Here he used to hold conferences, sit-
ting neck deep in hot water. A rub-
bing board and a gigantic Turk
named Abdul Maljan, who served as
masseur, were other fantastic addi-
tions to the office furniture.
Father Goose is a very clever bio-
I graphy, probably because it includes
so much other material of current
interest that it never bores one with
the central character. The history of
moviedom has been made very pal-
atable by Mr. Fowler. Dealing with
fantastic subject matter such as only
Hollywood could produce, the author
has made of his work an hilarious
and satisfying tale.
IF YOU WRITE,
WE HAVE IT
The Stationery and Typewriter Store
O________ Ir er Or
NEW BOOK BY NOBEL WINNER!
Luigi Pirandello, winner of this,
year's Nobel Prize for literature, will
bring out a volume of short stories
entitled, Better Think Twice About
It, next month. E. P. Dutton is the
L. A. G. Strong's Latest Tells
Story Of Prolonged Illness
Corporal Cune, by L. A. G. Strong.
By KENNETH PARKER
L. A. G. Strong has been admired
in his previous novels for an econom-;
ical. sensitive prose style and for a
broad, sympathetic point of view.
These aualities are again found in hist
latest book, Corporal Tuhe. This timet
however, his talents are used to pro-;
duce a study of illness, which is'
unique in that Strong catches tho
peculiarly serene and yet observantt
attitude toward life which prolongedj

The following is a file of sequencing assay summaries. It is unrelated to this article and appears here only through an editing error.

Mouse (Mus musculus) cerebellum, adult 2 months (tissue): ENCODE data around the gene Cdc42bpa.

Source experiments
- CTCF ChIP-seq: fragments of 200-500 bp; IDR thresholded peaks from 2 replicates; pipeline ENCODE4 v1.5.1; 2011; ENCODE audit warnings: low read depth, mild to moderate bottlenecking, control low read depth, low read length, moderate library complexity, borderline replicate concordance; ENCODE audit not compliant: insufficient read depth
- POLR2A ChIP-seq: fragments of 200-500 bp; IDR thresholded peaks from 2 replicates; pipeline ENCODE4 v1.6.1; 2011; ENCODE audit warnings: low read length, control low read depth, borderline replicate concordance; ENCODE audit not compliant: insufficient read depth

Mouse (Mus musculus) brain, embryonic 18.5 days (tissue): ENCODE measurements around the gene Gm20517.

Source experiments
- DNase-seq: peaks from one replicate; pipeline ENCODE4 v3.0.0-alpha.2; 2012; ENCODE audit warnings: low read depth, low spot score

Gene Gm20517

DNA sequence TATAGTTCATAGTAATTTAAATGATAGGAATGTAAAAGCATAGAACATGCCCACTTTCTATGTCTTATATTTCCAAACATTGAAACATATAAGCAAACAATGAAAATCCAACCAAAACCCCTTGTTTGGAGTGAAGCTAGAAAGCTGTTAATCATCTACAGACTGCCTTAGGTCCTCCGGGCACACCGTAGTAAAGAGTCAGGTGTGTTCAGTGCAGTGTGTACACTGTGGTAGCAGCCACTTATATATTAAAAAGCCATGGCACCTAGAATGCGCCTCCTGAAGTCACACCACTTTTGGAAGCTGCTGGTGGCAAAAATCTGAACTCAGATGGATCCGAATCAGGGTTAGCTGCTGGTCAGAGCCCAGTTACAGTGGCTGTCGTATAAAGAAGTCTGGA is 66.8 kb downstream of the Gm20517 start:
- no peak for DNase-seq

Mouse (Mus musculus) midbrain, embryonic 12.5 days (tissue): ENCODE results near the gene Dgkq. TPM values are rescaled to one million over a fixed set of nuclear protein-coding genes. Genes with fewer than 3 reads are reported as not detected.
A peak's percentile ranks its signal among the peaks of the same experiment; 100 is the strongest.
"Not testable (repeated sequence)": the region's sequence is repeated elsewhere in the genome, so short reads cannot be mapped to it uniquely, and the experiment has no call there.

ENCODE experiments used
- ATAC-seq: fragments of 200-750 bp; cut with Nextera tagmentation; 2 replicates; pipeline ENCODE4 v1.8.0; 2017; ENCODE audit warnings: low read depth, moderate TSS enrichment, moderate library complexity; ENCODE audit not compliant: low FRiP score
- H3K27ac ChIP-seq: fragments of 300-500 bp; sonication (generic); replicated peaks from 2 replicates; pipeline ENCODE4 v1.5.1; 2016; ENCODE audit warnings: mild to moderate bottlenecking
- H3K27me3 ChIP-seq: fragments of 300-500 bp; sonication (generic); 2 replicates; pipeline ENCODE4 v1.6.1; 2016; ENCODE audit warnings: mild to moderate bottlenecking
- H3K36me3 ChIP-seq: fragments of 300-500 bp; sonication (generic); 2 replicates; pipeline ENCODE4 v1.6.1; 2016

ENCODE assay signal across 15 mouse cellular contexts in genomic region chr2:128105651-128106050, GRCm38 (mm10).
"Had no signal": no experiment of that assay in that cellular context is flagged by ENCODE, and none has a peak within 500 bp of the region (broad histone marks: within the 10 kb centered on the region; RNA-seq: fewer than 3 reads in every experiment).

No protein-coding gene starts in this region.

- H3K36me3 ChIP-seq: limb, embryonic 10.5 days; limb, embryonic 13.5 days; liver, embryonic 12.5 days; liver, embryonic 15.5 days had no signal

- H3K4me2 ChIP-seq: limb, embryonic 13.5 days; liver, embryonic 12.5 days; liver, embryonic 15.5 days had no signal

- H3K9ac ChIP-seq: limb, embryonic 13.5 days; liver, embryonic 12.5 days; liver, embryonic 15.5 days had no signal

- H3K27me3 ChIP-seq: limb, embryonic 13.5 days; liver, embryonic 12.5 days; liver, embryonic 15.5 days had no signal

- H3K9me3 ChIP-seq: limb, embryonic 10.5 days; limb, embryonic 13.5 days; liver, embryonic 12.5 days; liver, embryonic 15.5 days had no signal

sickness often eives.
Ignatius Farrelly is the sick man.
Being suddenly cut off from normal 1
participation in life by a severe gas-
tric disorder and having recently suf- +
fered the loss of his wife in child-
birth, he finds himself unable to react
in the stock manner to anything -
even the discovery that the child his
t wife has left is not his but another
man's. His love for Stella, his wife, is
one of the moving things in the book,
and is probably one of the reasons
concern for his welfare, he finally' delight, whose ear infection turns into
leaves the estate of his wife's parents mastoid, but who recovers with the
in Scotland where he has been sum- greatest of ease, after an operation
mering and trying to regain the at- during which Ignatius can hear the
mosphere of pest holidays spent chipping of bone.
there with Stella, and goes to a nurs- This book will be of interest to
ing home in London for a rest cure many for its fine workmanship, and
and an operation. Here Strong reveals for its excellent portrayal of the psy-
the little drama's of the hospital - chology of the ill. But as a literary
both humorous and tragic. There is work it is not great because it lacks
the old woman next door who has an absorbing character. One has sym-
cancer and who says "Oh dear, oh pathy and admiration for Ignatius,
dear . . . This is a nice state of but one does not consider him quite
things," and finally one night dies, human. This is because of the fact
There is the spoiled boy upstairs that we know little of the background
who bosses the nurses, much to their of Ignatius before his illness.
for his dispassionate outlook on a life?
which does not include her.
Looked ater by two sisters who
tire him much with their constant